He begins by saying that Syria "has been under occupation and attack by the Israeli regime for decades". Syria has never once been occupied by Israel, nor has Israel ever attacked Syria (though Syria has attacked Israel in 1948, 1967, and 1973). And there is no "Israeli regime", since Israel is one of the strongest democracies in the world.

"Syria had a Christian population of 1pc before the civil war." It was 10pc. The war has forced 30pc of Syrian Christians to flee the country (and many have been killed by Isil).

More disturbingly, Dr O'Neill writes "Israel has reduced its Christian Palestinian population to less than 2pc, due to its brutal oppression". In fact, Israel is the only country in the Middle East whose Christian population has grown since 1948 (vastly, by 1,000pc).

There is no oppression of Christians there: this is the only country in the Middle East and far beyond where Christians (like other religious minorities) have complete freedom to worship, to build churches, to retain their holy sites, to vote, and to have complete freedom of speech.

Quite bluntly, there is no "brutal oppression" in Israel, nor ever has been. The Christian populations of Gaza (now zero) and the West Bank have all sunk rapidly. Bethlehem, originally a mainly Christian town, is now predominantly Muslim. This is true for Lebanon and Iraq, too.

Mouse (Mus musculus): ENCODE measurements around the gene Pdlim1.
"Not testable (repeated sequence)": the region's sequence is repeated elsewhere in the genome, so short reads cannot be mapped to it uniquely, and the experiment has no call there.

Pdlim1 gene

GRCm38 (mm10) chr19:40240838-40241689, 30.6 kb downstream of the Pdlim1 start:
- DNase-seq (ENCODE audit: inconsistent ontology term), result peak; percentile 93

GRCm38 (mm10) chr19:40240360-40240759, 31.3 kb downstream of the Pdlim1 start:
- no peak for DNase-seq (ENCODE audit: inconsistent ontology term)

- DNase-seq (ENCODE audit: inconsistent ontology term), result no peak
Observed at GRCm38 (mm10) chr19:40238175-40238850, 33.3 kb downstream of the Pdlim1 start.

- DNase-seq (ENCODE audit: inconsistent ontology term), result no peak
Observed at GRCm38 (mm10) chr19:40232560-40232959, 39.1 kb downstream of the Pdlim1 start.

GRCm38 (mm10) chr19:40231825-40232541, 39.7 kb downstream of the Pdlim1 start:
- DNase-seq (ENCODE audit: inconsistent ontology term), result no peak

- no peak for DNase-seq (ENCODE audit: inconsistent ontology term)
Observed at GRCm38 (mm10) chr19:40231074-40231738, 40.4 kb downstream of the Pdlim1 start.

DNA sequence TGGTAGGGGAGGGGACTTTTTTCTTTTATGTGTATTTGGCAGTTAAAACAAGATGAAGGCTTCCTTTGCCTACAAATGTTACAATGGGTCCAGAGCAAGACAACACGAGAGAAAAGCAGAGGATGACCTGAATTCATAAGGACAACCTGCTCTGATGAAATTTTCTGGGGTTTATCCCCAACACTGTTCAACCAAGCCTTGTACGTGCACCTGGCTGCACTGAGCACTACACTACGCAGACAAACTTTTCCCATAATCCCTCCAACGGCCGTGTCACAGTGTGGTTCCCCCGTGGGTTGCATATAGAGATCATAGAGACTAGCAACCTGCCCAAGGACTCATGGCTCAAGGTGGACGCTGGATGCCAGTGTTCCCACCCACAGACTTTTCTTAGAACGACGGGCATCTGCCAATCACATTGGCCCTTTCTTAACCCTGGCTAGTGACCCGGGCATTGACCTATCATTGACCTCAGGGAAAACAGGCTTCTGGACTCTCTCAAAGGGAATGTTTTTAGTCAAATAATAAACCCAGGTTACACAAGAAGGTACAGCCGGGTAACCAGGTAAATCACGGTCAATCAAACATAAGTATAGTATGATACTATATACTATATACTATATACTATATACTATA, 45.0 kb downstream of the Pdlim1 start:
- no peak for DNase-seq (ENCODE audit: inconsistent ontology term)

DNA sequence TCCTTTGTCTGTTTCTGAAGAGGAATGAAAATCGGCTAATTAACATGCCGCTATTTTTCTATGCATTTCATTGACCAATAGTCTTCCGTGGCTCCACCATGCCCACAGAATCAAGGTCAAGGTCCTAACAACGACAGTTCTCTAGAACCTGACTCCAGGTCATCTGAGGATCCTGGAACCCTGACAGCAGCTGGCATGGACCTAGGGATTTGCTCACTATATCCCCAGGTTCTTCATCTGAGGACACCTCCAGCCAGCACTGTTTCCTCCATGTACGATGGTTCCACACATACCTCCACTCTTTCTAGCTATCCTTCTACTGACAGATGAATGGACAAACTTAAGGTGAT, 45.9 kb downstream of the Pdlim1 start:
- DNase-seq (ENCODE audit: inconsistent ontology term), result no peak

Dr O'Neill speaks about Russia and the Syrian regime defending Syria's "diverse population" "from terrorists funded by the apartheid regime and others". I assume that by "apartheid regime" he means Israel. There is not a trace of apartheid in Israel and it is doing everything to stay out of the civil war, apart from treating thousands of Syrian refugees in its own hospitals.

Christians are persecuted, slaughtered, and forced into exile across the Arab world and far beyond, and far too little is being done to put an end to it.

Dr Denis MacEoin,

Newcastle upon Tyne,

UK

Homework needed over Israel's history

Sir - With regard to Dr Joseph O'Neill's letter (Sunday Independent, December 4), the Israeli Christian community is the only Christian community in the Arab world to have grown since the British left. If the Christians of the Palestinian Authority territories have fallen since Oslo, complain to the Palestinian Authority.

The Palestinian Authority-lead party "Fatah" is Arabic and basic Semitic eg l' Fto-ach in Hebrew, for "to open". In Muslim usage, "Fatah" means the conquest and conversion of a country.